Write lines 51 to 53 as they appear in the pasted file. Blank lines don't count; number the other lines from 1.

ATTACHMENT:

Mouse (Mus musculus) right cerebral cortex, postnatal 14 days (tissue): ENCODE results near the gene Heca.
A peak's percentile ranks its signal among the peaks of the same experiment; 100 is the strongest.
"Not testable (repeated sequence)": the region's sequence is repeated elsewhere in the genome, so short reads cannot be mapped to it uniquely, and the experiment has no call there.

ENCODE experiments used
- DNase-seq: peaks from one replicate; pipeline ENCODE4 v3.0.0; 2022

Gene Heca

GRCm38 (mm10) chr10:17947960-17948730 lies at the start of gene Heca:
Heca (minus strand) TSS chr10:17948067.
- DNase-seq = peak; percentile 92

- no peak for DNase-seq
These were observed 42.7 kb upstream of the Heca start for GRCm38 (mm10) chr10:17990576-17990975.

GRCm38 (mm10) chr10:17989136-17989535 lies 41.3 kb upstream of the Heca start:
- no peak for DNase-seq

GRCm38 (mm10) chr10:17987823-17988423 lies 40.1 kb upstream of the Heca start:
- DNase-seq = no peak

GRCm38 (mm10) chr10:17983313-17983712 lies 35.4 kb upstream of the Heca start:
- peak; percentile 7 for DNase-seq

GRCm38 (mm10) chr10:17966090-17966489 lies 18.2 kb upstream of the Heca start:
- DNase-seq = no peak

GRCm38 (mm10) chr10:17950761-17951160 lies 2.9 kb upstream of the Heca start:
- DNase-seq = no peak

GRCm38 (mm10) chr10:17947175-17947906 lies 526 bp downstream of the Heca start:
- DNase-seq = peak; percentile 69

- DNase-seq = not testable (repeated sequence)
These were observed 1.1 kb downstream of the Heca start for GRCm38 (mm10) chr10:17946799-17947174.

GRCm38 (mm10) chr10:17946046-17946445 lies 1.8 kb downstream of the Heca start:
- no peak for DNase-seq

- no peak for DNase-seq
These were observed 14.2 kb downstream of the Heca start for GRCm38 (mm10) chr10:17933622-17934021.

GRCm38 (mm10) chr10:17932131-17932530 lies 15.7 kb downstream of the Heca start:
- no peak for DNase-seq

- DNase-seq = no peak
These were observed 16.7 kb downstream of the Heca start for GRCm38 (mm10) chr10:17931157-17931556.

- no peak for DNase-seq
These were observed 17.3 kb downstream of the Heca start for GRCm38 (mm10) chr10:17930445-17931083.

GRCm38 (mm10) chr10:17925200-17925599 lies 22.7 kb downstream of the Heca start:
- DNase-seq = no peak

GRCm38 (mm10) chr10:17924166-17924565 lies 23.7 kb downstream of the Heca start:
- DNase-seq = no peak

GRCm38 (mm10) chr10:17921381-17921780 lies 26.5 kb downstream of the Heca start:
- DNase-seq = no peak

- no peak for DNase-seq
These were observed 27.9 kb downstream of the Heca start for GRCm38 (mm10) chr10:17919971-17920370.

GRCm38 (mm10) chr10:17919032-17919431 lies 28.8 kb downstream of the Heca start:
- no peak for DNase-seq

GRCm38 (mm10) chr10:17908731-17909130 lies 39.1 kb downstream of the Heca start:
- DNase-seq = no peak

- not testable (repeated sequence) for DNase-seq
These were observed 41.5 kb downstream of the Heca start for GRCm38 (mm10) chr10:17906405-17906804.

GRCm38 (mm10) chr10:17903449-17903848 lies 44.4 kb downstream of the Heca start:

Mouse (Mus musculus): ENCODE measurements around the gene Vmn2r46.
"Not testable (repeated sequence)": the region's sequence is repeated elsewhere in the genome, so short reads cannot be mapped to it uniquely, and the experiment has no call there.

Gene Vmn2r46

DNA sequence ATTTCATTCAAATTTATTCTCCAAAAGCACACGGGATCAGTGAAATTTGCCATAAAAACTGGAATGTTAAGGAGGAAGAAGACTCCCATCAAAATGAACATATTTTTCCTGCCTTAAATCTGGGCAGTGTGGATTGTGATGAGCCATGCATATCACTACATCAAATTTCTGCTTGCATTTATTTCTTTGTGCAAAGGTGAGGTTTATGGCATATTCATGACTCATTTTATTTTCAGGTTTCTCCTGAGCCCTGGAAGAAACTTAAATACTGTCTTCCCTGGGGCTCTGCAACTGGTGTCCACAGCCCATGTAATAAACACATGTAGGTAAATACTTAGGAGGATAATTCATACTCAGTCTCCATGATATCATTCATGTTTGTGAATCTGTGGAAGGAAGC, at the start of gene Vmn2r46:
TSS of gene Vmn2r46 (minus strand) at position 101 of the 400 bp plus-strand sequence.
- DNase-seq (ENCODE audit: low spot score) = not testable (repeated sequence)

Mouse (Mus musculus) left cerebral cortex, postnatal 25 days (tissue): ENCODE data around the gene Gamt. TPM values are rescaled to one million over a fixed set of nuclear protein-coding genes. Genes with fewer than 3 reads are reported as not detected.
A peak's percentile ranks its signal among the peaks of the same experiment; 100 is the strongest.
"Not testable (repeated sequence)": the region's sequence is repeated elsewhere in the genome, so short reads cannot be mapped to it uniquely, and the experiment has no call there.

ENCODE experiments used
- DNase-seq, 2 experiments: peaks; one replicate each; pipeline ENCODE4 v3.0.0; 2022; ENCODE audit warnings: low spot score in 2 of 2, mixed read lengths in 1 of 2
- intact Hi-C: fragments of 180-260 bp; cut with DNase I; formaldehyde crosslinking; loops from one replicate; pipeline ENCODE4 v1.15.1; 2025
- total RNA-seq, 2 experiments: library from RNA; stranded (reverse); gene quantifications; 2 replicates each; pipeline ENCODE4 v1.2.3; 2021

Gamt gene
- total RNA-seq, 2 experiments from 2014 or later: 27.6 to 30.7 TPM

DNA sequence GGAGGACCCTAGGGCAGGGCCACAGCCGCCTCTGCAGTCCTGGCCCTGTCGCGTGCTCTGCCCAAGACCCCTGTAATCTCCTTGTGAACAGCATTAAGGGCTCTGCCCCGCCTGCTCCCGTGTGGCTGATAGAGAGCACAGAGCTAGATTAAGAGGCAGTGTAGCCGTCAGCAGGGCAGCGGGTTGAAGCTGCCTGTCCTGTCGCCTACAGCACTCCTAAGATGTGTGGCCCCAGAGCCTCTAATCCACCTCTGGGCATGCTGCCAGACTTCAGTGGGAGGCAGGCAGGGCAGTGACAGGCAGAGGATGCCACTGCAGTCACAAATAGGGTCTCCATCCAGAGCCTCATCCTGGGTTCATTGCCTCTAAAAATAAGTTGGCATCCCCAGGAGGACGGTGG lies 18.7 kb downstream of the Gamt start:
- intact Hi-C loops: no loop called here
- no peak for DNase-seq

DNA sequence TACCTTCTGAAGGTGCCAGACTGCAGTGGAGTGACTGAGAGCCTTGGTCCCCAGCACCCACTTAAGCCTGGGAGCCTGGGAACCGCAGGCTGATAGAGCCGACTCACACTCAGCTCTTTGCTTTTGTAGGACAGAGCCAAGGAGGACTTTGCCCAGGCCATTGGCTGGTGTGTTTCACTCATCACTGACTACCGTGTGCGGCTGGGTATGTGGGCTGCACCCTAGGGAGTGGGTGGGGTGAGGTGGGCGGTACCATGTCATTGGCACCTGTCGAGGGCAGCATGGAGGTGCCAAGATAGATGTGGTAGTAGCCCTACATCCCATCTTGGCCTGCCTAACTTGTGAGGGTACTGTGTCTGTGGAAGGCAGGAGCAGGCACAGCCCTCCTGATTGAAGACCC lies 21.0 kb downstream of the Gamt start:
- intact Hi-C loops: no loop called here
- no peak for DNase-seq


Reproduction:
Mouse (Mus musculus): ENCODE measurements around the gene Vmn2r46.
"Not testable (repeated sequence)": the region's sequence is repeated elsewhere in the genome, so short reads cannot be mapped to it uniquely, and the experiment has no call there.

Gene Vmn2r46